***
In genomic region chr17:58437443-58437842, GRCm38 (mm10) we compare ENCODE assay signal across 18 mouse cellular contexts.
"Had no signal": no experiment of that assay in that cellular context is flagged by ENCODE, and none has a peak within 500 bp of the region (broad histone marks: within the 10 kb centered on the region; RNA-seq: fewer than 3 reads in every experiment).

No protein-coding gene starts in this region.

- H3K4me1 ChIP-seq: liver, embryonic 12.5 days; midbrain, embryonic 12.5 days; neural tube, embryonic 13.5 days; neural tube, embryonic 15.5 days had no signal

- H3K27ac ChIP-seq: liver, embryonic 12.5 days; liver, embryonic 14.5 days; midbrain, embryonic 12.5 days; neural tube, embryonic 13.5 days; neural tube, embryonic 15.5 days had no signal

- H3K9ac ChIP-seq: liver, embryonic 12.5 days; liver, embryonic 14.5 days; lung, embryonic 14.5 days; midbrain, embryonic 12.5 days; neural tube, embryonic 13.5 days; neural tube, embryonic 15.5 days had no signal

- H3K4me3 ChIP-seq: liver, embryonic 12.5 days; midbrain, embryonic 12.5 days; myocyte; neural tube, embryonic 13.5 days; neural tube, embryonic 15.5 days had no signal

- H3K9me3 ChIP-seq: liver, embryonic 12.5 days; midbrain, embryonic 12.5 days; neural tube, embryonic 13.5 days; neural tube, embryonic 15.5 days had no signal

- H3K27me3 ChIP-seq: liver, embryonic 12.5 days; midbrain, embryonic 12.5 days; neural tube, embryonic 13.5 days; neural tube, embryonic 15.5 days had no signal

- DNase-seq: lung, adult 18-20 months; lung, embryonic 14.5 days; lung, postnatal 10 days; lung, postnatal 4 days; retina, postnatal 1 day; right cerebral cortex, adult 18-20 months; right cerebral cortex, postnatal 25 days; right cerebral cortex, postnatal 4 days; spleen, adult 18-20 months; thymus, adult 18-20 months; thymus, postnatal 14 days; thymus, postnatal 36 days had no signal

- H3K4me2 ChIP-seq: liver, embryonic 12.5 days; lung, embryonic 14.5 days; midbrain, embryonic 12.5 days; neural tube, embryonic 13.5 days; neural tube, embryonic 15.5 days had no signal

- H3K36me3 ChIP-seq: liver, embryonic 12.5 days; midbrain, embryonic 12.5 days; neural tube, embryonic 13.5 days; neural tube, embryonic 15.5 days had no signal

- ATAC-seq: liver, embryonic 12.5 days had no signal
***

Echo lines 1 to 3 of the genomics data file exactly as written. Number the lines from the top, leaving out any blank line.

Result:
In genomic region chr17:58437443-58437842, GRCm38 (mm10) we compare ENCODE assay signal across 18 mouse cellular contexts.
"Had no signal": no experiment of that assay in that cellular context is flagged by ENCODE, and none has a peak within 500 bp of the region (broad histone marks: within the 10 kb centered on the region; RNA-seq: fewer than 3 reads in every experiment).

No protein-coding gene starts in this region.